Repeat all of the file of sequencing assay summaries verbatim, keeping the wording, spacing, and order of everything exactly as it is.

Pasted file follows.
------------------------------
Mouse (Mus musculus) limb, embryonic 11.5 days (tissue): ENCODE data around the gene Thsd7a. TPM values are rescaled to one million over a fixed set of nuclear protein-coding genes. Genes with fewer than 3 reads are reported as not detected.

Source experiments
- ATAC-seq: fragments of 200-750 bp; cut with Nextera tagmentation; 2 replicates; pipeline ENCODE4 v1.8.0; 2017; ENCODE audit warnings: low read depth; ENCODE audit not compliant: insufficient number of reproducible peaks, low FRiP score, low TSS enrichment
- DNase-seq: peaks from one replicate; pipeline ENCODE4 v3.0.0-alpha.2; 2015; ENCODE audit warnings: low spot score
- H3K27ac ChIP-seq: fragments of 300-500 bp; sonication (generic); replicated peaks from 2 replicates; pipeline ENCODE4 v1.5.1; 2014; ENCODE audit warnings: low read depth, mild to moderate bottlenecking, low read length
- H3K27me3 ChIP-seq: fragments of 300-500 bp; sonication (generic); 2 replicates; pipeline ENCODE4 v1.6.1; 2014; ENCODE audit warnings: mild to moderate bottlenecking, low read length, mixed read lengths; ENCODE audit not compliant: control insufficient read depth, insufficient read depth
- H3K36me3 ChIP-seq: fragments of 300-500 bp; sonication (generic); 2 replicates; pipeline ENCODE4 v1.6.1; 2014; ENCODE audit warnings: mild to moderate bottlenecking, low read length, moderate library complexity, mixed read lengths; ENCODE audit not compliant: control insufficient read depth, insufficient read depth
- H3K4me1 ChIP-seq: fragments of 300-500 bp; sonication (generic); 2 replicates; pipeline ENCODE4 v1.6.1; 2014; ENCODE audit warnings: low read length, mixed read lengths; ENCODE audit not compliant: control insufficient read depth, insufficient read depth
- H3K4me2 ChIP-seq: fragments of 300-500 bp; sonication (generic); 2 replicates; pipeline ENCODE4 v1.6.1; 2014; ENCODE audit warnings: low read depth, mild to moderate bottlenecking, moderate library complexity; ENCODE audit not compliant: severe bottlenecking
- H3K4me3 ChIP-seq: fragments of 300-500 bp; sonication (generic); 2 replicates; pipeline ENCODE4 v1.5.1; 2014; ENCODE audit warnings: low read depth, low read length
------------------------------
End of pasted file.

Mouse (Mus musculus) limb, embryonic 11.5 days (tissue): ENCODE data around the gene Thsd7a. TPM values are rescaled to one million over a fixed set of nuclear protein-coding genes. Genes with fewer than 3 reads are reported as not detected.

Source experiments
- ATAC-seq: fragments of 200-750 bp; cut with Nextera tagmentation; 2 replicates; pipeline ENCODE4 v1.8.0; 2017; ENCODE audit warnings: low read depth; ENCODE audit not compliant: insufficient number of reproducible peaks, low FRiP score, low TSS enrichment
- DNase-seq: peaks from one replicate; pipeline ENCODE4 v3.0.0-alpha.2; 2015; ENCODE audit warnings: low spot score
- H3K27ac ChIP-seq: fragments of 300-500 bp; sonication (generic); replicated peaks from 2 replicates; pipeline ENCODE4 v1.5.1; 2014; ENCODE audit warnings: low read depth, mild to moderate bottlenecking, low read length
- H3K27me3 ChIP-seq: fragments of 300-500 bp; sonication (generic); 2 replicates; pipeline ENCODE4 v1.6.1; 2014; ENCODE audit warnings: mild to moderate bottlenecking, low read length, mixed read lengths; ENCODE audit not compliant: control insufficient read depth, insufficient read depth
- H3K36me3 ChIP-seq: fragments of 300-500 bp; sonication (generic); 2 replicates; pipeline ENCODE4 v1.6.1; 2014; ENCODE audit warnings: mild to moderate bottlenecking, low read length, moderate library complexity, mixed read lengths; ENCODE audit not compliant: control insufficient read depth, insufficient read depth
- H3K4me1 ChIP-seq: fragments of 300-500 bp; sonication (generic); 2 replicates; pipeline ENCODE4 v1.6.1; 2014; ENCODE audit warnings: low read length, mixed read lengths; ENCODE audit not compliant: control insufficient read depth, insufficient read depth
- H3K4me2 ChIP-seq: fragments of 300-500 bp; sonication (generic); 2 replicates; pipeline ENCODE4 v1.6.1; 2014; ENCODE audit warnings: low read depth, mild to moderate bottlenecking, moderate library complexity; ENCODE audit not compliant: severe bottlenecking
- H3K4me3 ChIP-seq: fragments of 300-500 bp; sonication (generic); 2 replicates; pipeline ENCODE4 v1.5.1; 2014; ENCODE audit warnings: low read depth, low read length